Privatizing the Adjudication of Disputes

Bryan Caplan, Edward P. Stringham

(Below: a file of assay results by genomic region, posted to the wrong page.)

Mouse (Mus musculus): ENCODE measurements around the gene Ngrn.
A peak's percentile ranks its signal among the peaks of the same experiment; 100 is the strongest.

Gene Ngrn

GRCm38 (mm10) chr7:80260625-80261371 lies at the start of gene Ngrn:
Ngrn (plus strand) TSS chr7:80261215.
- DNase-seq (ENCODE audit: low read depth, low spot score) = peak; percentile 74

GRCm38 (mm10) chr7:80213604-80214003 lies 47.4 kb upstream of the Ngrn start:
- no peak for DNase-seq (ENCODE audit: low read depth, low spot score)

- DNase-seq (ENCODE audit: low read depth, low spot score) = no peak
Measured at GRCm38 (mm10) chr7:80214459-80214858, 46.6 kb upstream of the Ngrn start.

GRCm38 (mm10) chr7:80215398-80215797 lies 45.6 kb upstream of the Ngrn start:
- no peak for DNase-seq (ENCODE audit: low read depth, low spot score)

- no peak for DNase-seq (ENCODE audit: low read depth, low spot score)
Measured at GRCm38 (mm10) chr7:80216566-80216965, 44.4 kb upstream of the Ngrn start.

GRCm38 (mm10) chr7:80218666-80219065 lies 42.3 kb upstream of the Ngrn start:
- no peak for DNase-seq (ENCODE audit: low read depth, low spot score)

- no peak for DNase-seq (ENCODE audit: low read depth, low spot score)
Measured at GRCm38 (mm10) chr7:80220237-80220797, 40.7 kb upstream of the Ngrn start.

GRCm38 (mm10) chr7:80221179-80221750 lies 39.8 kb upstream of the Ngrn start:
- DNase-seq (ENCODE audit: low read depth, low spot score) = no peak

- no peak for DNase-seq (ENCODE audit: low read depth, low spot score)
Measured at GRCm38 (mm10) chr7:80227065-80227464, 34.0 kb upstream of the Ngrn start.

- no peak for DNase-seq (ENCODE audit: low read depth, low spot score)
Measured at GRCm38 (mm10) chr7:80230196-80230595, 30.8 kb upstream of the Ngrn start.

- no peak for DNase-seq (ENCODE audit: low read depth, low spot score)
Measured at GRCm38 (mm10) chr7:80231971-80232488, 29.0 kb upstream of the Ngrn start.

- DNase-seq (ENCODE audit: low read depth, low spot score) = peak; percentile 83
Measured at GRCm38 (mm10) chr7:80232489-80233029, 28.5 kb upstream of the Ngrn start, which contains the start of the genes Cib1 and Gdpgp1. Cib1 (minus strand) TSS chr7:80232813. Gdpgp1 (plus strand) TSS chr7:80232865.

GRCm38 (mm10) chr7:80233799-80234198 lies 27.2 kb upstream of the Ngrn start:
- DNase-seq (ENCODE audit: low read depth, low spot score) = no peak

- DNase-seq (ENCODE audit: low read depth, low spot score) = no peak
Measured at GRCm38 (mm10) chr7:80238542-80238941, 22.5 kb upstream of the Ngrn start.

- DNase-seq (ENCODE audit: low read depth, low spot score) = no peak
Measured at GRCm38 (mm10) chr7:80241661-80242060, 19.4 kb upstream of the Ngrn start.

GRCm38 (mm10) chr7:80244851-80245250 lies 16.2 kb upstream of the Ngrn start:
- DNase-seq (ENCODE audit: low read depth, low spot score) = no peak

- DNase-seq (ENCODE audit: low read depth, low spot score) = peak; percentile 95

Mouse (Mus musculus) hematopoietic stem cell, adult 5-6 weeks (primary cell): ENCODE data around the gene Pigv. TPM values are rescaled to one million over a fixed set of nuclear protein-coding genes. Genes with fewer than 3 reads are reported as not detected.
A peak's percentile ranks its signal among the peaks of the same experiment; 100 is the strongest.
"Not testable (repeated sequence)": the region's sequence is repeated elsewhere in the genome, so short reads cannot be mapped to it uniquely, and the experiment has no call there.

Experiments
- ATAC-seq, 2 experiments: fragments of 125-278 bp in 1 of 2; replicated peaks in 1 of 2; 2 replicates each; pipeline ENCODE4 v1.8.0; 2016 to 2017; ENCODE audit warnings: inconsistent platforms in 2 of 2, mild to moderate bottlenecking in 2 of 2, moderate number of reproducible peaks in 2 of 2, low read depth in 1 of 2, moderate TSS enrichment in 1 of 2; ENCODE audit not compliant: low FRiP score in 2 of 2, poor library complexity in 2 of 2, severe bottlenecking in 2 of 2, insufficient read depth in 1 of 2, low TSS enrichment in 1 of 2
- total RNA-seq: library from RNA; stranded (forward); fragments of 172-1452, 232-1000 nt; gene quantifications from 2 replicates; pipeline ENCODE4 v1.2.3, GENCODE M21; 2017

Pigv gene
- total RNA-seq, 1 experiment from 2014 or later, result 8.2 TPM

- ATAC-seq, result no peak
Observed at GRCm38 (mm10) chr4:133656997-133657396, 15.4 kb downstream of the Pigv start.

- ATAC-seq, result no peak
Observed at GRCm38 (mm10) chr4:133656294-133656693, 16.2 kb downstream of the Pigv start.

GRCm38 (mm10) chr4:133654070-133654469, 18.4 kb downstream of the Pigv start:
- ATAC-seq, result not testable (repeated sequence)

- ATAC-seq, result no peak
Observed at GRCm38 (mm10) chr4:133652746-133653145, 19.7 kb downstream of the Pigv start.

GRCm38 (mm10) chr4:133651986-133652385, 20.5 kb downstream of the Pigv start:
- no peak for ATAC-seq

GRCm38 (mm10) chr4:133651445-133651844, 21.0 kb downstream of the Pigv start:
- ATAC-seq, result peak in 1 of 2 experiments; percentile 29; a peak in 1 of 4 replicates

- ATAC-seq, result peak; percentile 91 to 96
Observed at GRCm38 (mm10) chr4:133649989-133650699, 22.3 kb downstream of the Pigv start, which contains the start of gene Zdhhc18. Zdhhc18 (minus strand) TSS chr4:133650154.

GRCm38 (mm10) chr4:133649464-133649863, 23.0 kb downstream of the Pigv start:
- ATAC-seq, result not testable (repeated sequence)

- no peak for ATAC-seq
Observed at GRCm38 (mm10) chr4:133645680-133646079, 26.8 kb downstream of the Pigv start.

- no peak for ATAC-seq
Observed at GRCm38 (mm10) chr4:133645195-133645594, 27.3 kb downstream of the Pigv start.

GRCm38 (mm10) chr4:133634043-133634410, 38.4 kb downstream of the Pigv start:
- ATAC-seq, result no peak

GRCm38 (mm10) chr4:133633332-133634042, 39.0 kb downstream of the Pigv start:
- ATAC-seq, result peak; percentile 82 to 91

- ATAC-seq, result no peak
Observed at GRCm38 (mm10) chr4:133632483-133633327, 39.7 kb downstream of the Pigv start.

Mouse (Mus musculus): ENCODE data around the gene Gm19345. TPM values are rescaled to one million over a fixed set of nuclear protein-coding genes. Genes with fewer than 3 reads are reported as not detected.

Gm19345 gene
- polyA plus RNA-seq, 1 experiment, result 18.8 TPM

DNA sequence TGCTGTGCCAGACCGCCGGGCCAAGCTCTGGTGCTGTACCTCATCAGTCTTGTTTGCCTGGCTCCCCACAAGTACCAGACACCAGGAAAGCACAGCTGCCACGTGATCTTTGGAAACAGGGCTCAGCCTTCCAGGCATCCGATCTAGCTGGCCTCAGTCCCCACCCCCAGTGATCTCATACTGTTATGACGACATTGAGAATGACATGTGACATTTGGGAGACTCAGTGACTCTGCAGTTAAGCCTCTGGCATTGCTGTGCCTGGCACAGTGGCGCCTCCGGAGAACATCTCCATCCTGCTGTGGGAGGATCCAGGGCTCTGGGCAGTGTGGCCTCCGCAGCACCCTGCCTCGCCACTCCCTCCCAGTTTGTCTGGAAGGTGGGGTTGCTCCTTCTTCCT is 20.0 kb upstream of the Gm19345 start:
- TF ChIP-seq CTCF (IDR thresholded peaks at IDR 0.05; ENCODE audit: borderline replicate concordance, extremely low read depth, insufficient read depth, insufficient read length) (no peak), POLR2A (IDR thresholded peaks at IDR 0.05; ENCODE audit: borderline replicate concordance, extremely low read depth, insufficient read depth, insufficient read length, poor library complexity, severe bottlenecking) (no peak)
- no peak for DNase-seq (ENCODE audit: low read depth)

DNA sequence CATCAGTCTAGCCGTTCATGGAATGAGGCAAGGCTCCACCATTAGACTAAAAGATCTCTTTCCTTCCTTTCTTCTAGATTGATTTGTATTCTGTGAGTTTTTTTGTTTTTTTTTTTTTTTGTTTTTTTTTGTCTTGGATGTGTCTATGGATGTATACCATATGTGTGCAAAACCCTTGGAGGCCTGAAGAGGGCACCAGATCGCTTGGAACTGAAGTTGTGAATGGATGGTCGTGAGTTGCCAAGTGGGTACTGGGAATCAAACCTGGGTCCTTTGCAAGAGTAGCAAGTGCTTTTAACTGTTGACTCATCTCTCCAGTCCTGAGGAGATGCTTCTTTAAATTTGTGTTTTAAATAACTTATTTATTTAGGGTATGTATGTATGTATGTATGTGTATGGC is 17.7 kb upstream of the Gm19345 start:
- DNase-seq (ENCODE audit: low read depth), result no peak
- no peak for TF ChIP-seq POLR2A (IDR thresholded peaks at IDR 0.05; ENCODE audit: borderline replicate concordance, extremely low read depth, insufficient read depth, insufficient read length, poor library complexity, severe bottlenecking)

Must the state handle the adjudication of disputes? Researchers of different perspectives, from heterodox scholars of law who advocate legal pluralism to libertarian economists who advocate the privatization of law, have increasingly questioned the idea that the state is, or should be, the only source of law. Both groups point out that government law has problems and that non-state alternatives exist. This Article discusses some problems with the public judicial system and several for-profit alternatives. Public courts lack both incentives to embrace customer orientation and pricing mechanisms, plus they face problems associated with the bureaucratic provision of services. When parties are able to choose their tribunals, in contrast, those tribunals must provide service to customers and be mindful about conserving resources. Competition between arbitrators also can allow for experimentation and the provision of customized services rather than a centrally planned, one-size-fits-all system. Contracts with arbitration clauses can easily stipulate the choice of tribunal, and we argue that if government courts simply refused to overrule binding arbitration agreements, de facto privatization could easily take place. This Article discusses how the private adjudication of disputes could enable the market to internalize externalities and provide services that customers desire.

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